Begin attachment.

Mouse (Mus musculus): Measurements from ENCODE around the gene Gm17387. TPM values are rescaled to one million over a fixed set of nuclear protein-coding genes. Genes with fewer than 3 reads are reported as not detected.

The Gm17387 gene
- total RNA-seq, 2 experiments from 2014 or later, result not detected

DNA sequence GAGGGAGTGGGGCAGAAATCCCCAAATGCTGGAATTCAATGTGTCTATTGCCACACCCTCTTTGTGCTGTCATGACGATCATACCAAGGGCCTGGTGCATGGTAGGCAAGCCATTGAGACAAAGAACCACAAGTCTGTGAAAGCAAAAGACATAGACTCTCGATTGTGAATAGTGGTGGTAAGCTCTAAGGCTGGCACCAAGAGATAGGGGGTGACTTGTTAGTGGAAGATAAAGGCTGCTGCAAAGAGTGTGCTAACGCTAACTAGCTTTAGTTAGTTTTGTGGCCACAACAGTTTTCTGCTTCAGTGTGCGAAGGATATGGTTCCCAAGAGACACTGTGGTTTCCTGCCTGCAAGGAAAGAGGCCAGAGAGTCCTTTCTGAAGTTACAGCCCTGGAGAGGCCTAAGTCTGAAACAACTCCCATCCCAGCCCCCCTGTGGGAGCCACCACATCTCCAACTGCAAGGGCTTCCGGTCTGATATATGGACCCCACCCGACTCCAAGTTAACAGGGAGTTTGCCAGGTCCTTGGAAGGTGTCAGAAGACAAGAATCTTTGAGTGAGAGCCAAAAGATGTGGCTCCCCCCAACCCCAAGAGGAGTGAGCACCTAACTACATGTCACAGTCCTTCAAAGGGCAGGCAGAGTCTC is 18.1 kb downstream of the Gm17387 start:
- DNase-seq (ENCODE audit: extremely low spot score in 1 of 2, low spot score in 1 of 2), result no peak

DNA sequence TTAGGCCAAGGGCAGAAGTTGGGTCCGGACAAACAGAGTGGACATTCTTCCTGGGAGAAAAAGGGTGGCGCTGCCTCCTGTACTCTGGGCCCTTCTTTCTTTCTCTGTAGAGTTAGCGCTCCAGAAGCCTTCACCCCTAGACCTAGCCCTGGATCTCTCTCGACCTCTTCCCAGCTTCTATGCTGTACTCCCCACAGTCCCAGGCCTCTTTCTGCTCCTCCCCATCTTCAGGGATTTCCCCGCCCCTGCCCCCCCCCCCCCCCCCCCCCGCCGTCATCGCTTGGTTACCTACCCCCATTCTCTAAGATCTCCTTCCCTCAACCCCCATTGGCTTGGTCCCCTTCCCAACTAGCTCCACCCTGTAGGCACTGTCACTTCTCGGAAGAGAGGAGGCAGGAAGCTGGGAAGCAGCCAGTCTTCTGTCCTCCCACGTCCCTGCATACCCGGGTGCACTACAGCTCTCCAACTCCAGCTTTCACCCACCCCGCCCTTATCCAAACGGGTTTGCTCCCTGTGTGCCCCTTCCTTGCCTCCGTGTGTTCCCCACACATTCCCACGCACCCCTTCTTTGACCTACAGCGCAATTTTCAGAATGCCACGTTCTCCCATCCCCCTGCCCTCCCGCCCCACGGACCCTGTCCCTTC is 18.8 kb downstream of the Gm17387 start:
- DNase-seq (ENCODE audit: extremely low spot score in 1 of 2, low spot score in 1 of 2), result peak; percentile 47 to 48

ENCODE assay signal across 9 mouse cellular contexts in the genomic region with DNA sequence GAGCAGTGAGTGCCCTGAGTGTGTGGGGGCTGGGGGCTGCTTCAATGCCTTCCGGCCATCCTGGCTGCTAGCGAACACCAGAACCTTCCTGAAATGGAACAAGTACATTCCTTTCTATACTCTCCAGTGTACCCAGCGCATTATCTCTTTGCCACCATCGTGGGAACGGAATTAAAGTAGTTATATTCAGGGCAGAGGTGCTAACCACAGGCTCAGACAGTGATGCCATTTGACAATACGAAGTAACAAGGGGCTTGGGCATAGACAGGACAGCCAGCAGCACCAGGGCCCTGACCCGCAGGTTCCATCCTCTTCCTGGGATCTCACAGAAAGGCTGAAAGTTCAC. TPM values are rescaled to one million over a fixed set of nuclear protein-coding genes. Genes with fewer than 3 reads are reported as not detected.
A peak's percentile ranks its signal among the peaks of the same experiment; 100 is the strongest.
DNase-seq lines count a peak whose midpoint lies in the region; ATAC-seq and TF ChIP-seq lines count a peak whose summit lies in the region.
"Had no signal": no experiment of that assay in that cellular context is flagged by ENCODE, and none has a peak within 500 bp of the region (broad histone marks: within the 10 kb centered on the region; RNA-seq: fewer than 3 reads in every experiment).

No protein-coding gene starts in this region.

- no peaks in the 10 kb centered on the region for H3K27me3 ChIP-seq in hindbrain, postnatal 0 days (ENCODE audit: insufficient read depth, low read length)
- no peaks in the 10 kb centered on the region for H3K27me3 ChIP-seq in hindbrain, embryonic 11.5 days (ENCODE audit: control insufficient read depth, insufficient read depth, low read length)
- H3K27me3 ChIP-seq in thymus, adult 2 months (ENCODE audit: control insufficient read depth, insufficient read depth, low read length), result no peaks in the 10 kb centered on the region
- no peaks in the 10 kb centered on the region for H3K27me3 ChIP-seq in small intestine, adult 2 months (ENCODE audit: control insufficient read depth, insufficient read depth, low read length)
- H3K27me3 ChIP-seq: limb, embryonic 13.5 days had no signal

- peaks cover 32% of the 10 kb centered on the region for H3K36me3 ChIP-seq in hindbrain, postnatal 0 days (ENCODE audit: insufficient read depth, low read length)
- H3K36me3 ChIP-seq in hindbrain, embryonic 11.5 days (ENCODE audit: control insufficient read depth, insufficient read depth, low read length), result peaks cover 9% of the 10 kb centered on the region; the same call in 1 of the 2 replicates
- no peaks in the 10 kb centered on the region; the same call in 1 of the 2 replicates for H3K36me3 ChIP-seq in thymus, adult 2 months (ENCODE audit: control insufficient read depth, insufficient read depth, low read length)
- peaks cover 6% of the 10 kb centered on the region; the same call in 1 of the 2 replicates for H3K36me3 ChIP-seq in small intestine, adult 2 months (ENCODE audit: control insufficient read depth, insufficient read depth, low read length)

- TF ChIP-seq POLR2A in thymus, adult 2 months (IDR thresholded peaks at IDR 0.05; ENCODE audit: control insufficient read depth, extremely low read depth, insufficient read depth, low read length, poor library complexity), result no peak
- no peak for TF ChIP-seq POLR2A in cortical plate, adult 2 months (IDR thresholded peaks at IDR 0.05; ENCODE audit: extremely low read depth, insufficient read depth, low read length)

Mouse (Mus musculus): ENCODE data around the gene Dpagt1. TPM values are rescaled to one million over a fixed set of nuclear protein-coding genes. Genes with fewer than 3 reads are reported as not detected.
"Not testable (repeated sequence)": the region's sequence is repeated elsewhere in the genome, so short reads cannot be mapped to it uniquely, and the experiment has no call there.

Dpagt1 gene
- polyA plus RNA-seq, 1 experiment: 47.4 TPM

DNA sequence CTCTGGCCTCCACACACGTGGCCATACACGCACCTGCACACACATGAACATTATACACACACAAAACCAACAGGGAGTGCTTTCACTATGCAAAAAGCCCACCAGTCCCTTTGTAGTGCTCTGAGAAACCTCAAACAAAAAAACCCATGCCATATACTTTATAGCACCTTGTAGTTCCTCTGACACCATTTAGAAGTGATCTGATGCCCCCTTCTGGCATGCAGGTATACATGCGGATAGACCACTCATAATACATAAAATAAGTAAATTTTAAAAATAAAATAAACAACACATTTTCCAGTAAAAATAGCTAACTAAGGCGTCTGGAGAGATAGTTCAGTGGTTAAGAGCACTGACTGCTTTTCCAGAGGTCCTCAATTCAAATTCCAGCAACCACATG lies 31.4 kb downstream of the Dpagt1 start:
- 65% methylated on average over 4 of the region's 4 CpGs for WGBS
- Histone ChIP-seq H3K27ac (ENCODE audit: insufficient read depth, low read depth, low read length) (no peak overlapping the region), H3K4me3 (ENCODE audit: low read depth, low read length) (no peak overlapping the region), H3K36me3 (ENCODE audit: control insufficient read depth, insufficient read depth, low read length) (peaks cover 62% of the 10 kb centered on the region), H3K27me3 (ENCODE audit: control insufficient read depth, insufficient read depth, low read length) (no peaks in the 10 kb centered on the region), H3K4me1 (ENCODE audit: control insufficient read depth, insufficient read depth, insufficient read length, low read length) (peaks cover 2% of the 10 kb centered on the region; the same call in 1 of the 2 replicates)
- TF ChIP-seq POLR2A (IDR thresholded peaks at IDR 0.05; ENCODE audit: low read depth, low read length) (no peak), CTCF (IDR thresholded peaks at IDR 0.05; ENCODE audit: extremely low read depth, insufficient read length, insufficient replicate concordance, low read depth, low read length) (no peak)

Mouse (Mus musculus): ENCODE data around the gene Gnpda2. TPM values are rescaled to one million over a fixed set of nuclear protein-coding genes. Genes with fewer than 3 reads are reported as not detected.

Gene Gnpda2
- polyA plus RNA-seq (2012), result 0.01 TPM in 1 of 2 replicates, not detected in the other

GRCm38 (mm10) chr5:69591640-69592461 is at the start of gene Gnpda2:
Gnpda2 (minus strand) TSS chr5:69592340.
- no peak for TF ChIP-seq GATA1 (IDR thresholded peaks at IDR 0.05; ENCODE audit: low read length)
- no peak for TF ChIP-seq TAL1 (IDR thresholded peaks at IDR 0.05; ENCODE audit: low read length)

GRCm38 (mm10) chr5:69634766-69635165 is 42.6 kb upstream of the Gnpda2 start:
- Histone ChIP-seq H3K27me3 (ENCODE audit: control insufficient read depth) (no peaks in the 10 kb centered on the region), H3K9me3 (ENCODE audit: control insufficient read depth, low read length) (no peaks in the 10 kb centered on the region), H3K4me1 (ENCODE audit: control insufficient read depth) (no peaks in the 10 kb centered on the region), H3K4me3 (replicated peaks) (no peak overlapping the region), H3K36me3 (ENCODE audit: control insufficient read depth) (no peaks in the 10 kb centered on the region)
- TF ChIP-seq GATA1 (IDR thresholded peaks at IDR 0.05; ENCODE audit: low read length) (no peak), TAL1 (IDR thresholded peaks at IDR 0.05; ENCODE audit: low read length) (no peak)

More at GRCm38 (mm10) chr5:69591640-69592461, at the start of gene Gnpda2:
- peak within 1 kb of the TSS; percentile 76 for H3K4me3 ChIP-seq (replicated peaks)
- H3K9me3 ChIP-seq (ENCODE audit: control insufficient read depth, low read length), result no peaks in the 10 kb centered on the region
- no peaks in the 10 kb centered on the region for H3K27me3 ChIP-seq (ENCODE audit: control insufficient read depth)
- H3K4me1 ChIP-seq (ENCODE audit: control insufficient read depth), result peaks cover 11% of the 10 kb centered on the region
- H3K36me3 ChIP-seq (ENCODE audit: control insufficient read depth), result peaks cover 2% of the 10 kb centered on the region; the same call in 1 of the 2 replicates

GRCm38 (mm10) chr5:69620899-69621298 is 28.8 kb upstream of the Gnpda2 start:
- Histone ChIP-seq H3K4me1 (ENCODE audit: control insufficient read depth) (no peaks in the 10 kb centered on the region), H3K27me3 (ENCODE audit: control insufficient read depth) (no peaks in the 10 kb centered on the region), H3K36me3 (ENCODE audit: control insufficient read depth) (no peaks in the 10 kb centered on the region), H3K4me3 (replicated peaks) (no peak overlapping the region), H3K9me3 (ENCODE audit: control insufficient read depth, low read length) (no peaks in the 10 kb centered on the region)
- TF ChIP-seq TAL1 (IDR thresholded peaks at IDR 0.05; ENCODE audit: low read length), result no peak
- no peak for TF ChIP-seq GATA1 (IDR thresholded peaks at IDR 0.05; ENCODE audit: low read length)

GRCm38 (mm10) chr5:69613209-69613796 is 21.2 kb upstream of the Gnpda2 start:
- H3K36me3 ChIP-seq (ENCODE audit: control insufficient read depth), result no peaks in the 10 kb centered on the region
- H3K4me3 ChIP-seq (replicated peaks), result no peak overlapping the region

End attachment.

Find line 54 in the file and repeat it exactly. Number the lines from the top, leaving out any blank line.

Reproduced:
- H3K4me3 ChIP-seq (replicated peaks), result no peak overlapping the region